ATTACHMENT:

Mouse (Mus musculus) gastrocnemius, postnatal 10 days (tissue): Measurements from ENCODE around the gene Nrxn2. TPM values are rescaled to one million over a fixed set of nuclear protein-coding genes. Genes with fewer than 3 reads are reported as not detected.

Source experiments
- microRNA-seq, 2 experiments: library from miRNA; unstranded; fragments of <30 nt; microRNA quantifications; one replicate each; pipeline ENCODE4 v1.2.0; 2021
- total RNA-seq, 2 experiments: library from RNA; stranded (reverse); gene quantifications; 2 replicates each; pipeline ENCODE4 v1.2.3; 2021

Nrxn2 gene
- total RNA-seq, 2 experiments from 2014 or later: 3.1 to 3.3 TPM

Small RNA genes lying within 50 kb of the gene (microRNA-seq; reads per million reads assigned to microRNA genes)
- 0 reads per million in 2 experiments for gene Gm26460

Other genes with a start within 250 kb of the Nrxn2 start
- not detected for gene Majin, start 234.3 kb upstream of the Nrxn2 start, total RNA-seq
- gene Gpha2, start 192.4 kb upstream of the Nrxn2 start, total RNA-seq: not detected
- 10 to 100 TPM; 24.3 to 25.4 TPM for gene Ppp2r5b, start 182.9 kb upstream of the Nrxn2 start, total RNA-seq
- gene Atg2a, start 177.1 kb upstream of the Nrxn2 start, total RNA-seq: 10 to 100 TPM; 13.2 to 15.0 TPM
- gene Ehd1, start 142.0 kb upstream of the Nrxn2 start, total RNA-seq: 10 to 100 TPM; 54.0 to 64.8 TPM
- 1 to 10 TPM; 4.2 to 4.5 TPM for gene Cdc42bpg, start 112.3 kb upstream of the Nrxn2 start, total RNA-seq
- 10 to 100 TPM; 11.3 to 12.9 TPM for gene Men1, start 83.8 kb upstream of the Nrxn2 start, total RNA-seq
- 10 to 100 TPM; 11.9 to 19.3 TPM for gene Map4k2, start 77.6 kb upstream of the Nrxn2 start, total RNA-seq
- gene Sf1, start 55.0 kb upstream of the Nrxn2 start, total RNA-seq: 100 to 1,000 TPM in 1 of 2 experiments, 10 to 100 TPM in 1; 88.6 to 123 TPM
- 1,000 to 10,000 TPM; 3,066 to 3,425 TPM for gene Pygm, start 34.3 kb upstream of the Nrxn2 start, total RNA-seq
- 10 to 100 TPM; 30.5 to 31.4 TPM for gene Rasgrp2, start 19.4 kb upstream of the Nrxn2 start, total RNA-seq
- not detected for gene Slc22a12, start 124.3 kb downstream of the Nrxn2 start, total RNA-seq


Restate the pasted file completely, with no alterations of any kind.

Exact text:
Mouse (Mus musculus) gastrocnemius, postnatal 10 days (tissue): Measurements from ENCODE around the gene Nrxn2. TPM values are rescaled to one million over a fixed set of nuclear protein-coding genes. Genes with fewer than 3 reads are reported as not detected.

Source experiments
- microRNA-seq, 2 experiments: library from miRNA; unstranded; fragments of <30 nt; microRNA quantifications; one replicate each; pipeline ENCODE4 v1.2.0; 2021
- total RNA-seq, 2 experiments: library from RNA; stranded (reverse); gene quantifications; 2 replicates each; pipeline ENCODE4 v1.2.3; 2021

Nrxn2 gene
- total RNA-seq, 2 experiments from 2014 or later: 3.1 to 3.3 TPM

Small RNA genes lying within 50 kb of the gene (microRNA-seq; reads per million reads assigned to microRNA genes)
- 0 reads per million in 2 experiments for gene Gm26460

Other genes with a start within 250 kb of the Nrxn2 start
- not detected for gene Majin, start 234.3 kb upstream of the Nrxn2 start, total RNA-seq
- gene Gpha2, start 192.4 kb upstream of the Nrxn2 start, total RNA-seq: not detected
- 10 to 100 TPM; 24.3 to 25.4 TPM for gene Ppp2r5b, start 182.9 kb upstream of the Nrxn2 start, total RNA-seq
- gene Atg2a, start 177.1 kb upstream of the Nrxn2 start, total RNA-seq: 10 to 100 TPM; 13.2 to 15.0 TPM
- gene Ehd1, start 142.0 kb upstream of the Nrxn2 start, total RNA-seq: 10 to 100 TPM; 54.0 to 64.8 TPM
- 1 to 10 TPM; 4.2 to 4.5 TPM for gene Cdc42bpg, start 112.3 kb upstream of the Nrxn2 start, total RNA-seq
- 10 to 100 TPM; 11.3 to 12.9 TPM for gene Men1, start 83.8 kb upstream of the Nrxn2 start, total RNA-seq
- 10 to 100 TPM; 11.9 to 19.3 TPM for gene Map4k2, start 77.6 kb upstream of the Nrxn2 start, total RNA-seq
- gene Sf1, start 55.0 kb upstream of the Nrxn2 start, total RNA-seq: 100 to 1,000 TPM in 1 of 2 experiments, 10 to 100 TPM in 1; 88.6 to 123 TPM
- 1,000 to 10,000 TPM; 3,066 to 3,425 TPM for gene Pygm, start 34.3 kb upstream of the Nrxn2 start, total RNA-seq
- 10 to 100 TPM; 30.5 to 31.4 TPM for gene Rasgrp2, start 19.4 kb upstream of the Nrxn2 start, total RNA-seq
- not detected for gene Slc22a12, start 124.3 kb downstream of the Nrxn2 start, total RNA-seq